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Business Intelligence

Data Analytics with Business Intelligence

As data volume, variety, and sources rapidly increase, organizations struggle to manage data and generate meaningful reports through data analytics. In today’s fast-paced environment, a lack of real-time reporting risks companies falling behind competitors who use  actionable intelligence to make valuable, data-driven intelligence-based decisions.


Business Intelligence :

Business intelligence (BI) is an umbrella term for the technology that enables data preparation, data mining, data management, and data visualization. Business intelligence tools and processes allow end-users to identify actionable information from raw data, facilitating data-driven decision-making within organizations across various industries.

There are several BI tools in the marketplace, which aid business users in analyzing performance metrics and extracting insights in real-time. These tools focus on self-service capabilities, reducing IT dependencies and enabling decision-makers to quickly recognize performance gaps, market trends, or new revenue opportunities. As a result, BI applications are commonly used to make informed business decisions, advancing a company’s position within the marketplace.

Business Analytics :

The term business intelligence is commonly used in association with business analytics, and while there is significant overlap between the two areas, business intelligence focuses specifically on what is happening in your business and why, while business analytics includes solutions that help you leverage that insight to plan for the future. Business intelligence uses descriptive analytics to formulate conclusions about historical and current performance, providing context around changes in key performance indicators (KPIs). 

Business analytics and business intelligence are inclusive of prescriptive and predictive analytics practices, which help advise decision-makers on potential future outcomes. Both BI and business analytics solutions enable stakeholders to make better decisions, and these should be viewed as complementary to one another.

Choosing the right BI solution provider is a complex undertaking. Hemicube will partner with you to deliver the expertise you need, so you can avoid common pitfalls and accelerate your return on investment.

Preparing and consolidating data sets:

Data warehouses 

After pre-processing and aggregating data sets, the data is then fed into one central repository, a multidimensional cube such as a data warehouse or data mart, which supports business analytics and reporting tools. For larger data sets, businesses typically use an open-source data storage framework. Designing a central data source allows reports to correlate multiple sources of information into one dashboard and gives end users a seamless and fully customizable experience when creating reports.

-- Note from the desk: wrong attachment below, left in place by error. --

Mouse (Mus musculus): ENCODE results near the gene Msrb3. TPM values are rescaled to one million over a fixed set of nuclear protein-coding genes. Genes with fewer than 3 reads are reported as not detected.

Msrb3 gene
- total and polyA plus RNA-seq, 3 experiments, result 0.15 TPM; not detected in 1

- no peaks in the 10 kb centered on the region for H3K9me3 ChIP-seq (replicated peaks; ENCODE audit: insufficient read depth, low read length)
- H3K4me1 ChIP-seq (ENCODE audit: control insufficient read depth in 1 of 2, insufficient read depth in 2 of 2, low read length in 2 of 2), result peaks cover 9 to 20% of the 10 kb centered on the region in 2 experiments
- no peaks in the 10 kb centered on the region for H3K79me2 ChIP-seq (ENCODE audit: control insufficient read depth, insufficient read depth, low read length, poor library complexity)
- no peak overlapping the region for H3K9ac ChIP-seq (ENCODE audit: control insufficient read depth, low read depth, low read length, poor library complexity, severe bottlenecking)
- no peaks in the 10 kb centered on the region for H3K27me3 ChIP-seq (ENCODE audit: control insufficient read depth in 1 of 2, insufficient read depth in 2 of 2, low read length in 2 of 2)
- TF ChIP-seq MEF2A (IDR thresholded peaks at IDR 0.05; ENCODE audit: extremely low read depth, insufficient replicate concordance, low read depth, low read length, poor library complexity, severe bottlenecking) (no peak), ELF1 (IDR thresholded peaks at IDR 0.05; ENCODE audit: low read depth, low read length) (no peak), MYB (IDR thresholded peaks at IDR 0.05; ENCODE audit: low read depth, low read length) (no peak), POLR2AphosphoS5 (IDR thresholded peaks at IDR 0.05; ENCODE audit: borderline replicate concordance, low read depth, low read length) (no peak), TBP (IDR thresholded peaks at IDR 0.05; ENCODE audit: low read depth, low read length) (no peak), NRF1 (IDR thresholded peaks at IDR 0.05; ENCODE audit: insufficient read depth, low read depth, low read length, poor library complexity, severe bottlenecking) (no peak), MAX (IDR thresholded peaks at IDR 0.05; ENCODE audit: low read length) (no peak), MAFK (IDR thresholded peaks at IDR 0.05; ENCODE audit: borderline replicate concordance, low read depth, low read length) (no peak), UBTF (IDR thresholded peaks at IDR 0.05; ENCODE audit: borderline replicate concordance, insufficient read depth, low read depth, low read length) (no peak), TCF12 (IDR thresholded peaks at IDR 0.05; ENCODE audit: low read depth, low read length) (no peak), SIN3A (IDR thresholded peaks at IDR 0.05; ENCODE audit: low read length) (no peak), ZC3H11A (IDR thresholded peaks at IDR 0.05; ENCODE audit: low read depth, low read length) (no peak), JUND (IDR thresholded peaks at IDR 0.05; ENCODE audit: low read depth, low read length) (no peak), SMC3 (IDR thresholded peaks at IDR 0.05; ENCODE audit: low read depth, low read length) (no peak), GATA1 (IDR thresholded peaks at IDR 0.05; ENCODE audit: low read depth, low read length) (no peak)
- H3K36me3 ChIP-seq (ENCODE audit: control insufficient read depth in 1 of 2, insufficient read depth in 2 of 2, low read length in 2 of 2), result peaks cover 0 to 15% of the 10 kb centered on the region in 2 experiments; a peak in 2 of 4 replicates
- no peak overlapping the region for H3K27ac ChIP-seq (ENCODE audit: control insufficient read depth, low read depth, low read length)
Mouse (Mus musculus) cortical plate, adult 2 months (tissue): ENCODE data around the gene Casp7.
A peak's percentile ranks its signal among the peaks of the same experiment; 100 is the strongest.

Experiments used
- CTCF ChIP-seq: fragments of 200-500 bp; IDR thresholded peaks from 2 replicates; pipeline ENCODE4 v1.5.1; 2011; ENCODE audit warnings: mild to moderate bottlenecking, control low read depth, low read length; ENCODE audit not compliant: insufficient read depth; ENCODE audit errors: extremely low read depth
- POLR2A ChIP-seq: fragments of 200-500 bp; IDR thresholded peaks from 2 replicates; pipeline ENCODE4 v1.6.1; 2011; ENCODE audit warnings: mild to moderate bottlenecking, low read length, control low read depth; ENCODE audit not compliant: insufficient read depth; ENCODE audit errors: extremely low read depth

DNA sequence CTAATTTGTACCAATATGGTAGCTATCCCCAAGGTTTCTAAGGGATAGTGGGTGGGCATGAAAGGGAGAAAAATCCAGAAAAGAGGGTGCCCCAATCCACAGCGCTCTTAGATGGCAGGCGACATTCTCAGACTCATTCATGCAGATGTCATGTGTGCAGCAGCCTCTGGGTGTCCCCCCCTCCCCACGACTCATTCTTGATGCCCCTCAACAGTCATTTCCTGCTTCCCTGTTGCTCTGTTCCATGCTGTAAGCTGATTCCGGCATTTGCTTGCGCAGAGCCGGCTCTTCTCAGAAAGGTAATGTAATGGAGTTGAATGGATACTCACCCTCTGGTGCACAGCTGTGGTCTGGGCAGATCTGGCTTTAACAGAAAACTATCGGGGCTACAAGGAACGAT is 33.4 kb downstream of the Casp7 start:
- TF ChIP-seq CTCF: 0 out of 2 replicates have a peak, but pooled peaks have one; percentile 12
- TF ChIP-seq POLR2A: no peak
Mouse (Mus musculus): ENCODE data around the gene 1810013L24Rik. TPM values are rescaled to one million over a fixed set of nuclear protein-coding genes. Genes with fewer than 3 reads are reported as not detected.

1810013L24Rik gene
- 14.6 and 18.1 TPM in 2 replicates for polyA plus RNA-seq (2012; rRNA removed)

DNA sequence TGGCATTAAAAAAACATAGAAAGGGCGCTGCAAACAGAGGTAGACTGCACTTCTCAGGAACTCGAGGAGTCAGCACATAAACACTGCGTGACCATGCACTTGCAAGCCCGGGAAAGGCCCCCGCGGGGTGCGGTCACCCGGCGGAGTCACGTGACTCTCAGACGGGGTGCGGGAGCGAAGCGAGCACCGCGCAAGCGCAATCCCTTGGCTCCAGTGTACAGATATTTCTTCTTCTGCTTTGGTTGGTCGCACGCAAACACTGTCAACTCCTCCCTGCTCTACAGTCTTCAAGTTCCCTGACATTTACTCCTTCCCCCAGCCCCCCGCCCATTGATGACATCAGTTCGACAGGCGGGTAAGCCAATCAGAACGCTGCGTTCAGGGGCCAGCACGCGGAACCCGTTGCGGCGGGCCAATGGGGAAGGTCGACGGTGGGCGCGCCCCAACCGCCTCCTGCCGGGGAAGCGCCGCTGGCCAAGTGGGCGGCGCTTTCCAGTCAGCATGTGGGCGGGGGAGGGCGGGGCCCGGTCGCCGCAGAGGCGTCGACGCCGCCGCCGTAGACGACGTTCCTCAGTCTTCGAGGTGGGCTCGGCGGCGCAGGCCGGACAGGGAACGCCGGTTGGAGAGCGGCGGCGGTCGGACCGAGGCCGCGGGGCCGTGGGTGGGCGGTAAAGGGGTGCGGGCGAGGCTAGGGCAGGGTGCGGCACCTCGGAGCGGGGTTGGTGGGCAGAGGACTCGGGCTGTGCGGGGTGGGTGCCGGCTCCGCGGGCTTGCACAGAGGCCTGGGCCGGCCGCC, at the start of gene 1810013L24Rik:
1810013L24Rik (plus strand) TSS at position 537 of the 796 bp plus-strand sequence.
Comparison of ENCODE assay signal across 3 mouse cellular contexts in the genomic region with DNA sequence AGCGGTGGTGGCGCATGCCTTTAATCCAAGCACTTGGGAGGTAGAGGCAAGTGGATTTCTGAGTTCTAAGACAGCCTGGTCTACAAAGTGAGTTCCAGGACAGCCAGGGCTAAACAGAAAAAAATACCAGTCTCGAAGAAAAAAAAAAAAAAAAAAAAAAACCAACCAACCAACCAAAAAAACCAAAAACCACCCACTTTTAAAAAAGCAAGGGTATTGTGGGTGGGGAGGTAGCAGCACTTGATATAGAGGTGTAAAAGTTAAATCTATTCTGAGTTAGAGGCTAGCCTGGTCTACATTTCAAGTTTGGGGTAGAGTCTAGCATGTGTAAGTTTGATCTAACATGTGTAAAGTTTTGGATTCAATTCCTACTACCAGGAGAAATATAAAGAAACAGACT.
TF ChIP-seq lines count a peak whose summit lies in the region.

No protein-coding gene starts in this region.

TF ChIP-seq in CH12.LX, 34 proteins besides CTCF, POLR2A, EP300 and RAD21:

ETL – Extract, Transform, Load

BI solutions rely heavily on a data integration process that combines multiple data sources into a single, consistent data store loaded into a data warehouse or other target system. ETLs are essentially the mapping of data sources to extract information as and when needed. Since data extraction takes time, it is common to execute the three phases in the pipeline. While the data is being extracted, the [AA1] transformation process runs while processing the data already received and prepares it for loading while the data loading begins without waiting for the completion of the previous phases. The result of clean ETL designs results in reporting being available in real-time instead of waiting weeks or even month for reports.

OLAP – Online analytical processing

This technology extracts big data from relational tables and reorganizes it into a multidimensional format, enabling fast processing and insightful data analysis. Databases configured for OLAP use a multidimensional data model, allowing for complex analytical and ad hoc queries with a rapid execution time. They borrow aspects of Navigational databases, hierarchical databases, and relational databases.

Multidimensional Structure:

A multidimensional structure is defined as “a variation of the relational model that uses multidimensional structures to organize data and express the relationships between data”. The structure is broken into cubes, and the cubes can store and access data within the confines of each cube. “Each cell within a multidimensional structure contains aggregated data related to elements along each of its dimensions”. Even when data is manipulated, it remains easy to access and continues to constitute a compact database format. The data still remains interrelated. Multidimensional structure is quite popular for analytical databases that use online analytical processing (OLAP) applications. Analytical databases use these databases because of their ability to deliver answers to complex business queries swiftly. Data can be viewed from different angles, which gives a broader perspective of a problem, unlike other models.

Hemicube Data Scientists


Every organization’s environment, business needs, and competitive edges are unique. The solutions we implement reflect that. Data analytics helps companies describe their businesses, looks deeper into reasons why positive or negative growth has happened, generates more robust reports based on correlated data rather than single data sources and advice on possible action plans to take immediately. Hemicube’s infrastructure agnostic team will consult individually with stakeholders to discuss the possibilities available 


within current data sets, conduct an in-depth audit to analyze the existing databases, and understand the types of reports needed and how each department prefers to visualize them for ease of use.

Key Benefits :